Poisonous ink likely cause of Biblical text-writing monks' deaths

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Washington, June 28 : Monks who wrote Biblical texts and other religious materials might have died out of exposure to toxic mercury, with which the red colour ink they used for scripting was made, according to a study.

Kaare Lund Rasmussen, a University of Southern Denmark scientist at the Institute of Physics and Chemistry, believes that the ink might have been the culprit.

He came to this conclusion after studying medieval bones from six different Danish cemeteries.

The researcher says that his study also describes a previously undocumented disease called FOS, which was like leprosy and caused skull lesions.

Besides that, about 79 per cent of the interred individuals with leprosy, and 35 per cent with syphilis, had received medicines containing mercury.

Lund Rasmussen has discovered that the monks buried in the cloister walk of the Cistercian Abbey, though not having any of such diseases, had mercury in their bones.

It suggests that the monks might have been contaminated either while preparing and administering medicines or while writing the artistic letter of incunabula (pre-1500 A.D. books), says the researcher.

During the study, Lund Rasmussen and his team drilled bone samples from the buried individuals, some of which were also friars buried in the cloister walk of the Franciscan Friary in Svendborg.

The researchers found that the friars did not show any signs of mercury poisoning, unlike the monks.

The study also took into account the fact that some of the medieval individuals ate a mostly marine, fish-filled diet.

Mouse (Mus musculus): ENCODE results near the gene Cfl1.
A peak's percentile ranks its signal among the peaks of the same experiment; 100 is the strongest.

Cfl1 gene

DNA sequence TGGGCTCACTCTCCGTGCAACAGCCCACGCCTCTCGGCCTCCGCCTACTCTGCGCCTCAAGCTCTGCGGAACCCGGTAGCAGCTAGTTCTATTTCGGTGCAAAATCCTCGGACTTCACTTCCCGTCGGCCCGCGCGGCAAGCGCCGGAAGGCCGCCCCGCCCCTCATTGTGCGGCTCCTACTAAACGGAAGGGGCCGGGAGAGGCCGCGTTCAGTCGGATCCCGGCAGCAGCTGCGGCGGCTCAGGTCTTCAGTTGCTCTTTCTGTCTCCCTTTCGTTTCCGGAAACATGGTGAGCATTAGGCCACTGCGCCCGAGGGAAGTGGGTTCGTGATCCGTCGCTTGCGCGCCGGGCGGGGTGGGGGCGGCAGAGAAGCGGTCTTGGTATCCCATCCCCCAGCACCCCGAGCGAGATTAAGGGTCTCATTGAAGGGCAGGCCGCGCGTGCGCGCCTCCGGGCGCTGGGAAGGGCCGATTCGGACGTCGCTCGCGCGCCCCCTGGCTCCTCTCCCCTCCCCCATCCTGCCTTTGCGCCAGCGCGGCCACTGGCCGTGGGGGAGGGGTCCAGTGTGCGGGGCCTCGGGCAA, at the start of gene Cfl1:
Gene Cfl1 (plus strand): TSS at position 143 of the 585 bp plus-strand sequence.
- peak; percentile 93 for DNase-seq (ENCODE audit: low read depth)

The researchers, however, say that modern seafood may contain high levels of mercury out of environmental pollution, but exposure from food would have been unlikely during the medieval period.

Lund Rasmussen says that mercury "was used (in the ink) in the first place because cinnabar (a type of mercury) has this bright red, beautiful colour."

A separate study by Israeli scientists recently found cinnabar on four fragments of the Dead Sea Scrolls, which include passages from the Hebrew Bible.

"(Even today) one should really not touch, or much less rub, the parchment pages of an incunabulum," Discovery News quoted Lund Rasmussen as warning.

He also said that his co-author Jesper Lier Boldsen discovered the previously undocumented disease FOS while examining the skeletons.

"We do not know if FOS was fatal, but it certainly looks painful and just as severe as leprosy," he Lund Rasmussen said.

The study will be published in the August issue of the Journal of Archaeological Science.

ANI

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